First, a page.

When Ted Olson and David Boies decided to take their clients’ same-sex marriage argument to federal court in San Francisco, they got the stink eye from many a civil liberties rights group, who feared the lawsuit could do more damage than good if it wound up in front of the U.S. Supreme Court. But now at least three of those organizations want in on the case. Except when the asked nicely to join hands, despite once vocally criticizing the lawsuit, they were told to get the hell out.
The American Civil Liberties Union, Lambda Legal, and the National Center for Lesbian Rights were among those who expressed concern over the Perry v. Schwarzenegger lawsuit when it was first announced in May. Operating with umbrella group Freedom to Marry, these organizations issued a press release and media talking points about how badly timed this lawsuit was. “The climate of receptivity and momentum in the country on these issues matter as well,” they wrote. “There is much we can and should do together to strengthen our hand before we put a federal marriage case before the justices.”
So how come the ACLU, Lambda, and NCLR suddenly want to be a part of history? Well, because they want to be a part of history. Things might be looking up for the Olsen-Boies challenge to Prop 8, and Gay Inc. wants its share.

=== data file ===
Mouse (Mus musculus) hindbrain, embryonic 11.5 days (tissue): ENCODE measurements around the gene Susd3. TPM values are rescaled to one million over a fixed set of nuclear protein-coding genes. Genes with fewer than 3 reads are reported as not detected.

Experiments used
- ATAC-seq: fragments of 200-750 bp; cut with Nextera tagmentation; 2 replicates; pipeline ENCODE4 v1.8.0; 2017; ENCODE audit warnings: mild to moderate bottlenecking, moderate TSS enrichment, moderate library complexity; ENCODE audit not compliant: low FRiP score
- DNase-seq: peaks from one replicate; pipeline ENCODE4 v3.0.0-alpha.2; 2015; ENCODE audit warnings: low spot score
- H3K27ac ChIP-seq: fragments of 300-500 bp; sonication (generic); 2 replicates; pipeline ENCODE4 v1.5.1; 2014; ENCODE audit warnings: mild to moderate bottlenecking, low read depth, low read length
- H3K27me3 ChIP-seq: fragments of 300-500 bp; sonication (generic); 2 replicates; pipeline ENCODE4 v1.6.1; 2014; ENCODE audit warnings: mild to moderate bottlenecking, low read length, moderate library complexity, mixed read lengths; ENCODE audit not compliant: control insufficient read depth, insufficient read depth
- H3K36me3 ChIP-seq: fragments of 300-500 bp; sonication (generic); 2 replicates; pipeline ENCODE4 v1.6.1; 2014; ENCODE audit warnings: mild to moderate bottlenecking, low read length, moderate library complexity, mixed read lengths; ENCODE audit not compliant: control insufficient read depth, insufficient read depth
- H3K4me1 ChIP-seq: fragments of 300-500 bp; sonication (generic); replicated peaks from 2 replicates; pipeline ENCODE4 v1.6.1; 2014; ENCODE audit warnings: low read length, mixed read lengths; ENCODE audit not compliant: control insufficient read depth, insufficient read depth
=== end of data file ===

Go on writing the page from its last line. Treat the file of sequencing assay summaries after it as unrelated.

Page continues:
“Officially,” they just want to lend a helping hand. “We think it will be very helpful to Judge Walker and the ultimate resolution of the questions in the case for the litigation to have the benefit of the presence of the community in all its diversity,” says Lamba’s national marriage director Jennifer Pizer.
We can only imagine the laughter (and anger) that came from Chad Griffin (pictured, top), one of the plaintiffs and the head of the American Foundation for Equal Rights, which is funding the lawsuit. His response? “You have unrelentingly and unequivocally acted to undermine this case even before it was filed. Considering this, it is inconceivable that you would zealously and effectively litigate this case if you were successful in intervening. Therefore, we will vigorously oppose any motion to intervene.”
But Griffin will let these groups act as hangers-on; their role as “consultants” can remain.
And we can’t blame the guy. After working his connections to score sit-downs with Olson and Boies, then masterminding a giant fundraising operation to pay the costs, all while rebuffing criticism from Gay Inc. about how he was going to ruin gay marriage for everyone with his lawsuit, Griffin now hears these groups suddenly want to take some of the credit? Because they feel entitled to it? Uh uh.
As Griffin asserts, adding more lawyers (and agendas) to the case can only trip things up. ACLU, Lambda, and NCLR needn’t sit on the sidelines; their resources and reach can be worthwhile. Their brands can influence their membership and Americans at large. But Griffin & Co. have their strategy down, and have two of the nation’s best attorneys on retainer. This trio of groups have yet to offer up any good reason they should be a part of the federal suit. “Just because” is not an argument.
(Photo: Joshua Caine)